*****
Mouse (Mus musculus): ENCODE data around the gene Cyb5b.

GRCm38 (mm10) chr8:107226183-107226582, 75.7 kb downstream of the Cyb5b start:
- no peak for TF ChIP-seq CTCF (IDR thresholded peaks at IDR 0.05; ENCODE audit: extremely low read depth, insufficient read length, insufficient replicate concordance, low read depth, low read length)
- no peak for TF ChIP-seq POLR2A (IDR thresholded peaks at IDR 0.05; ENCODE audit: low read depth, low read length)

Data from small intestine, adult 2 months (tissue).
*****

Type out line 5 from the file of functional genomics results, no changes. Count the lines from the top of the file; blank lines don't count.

Data from small intestine, adult 2 months (tissue).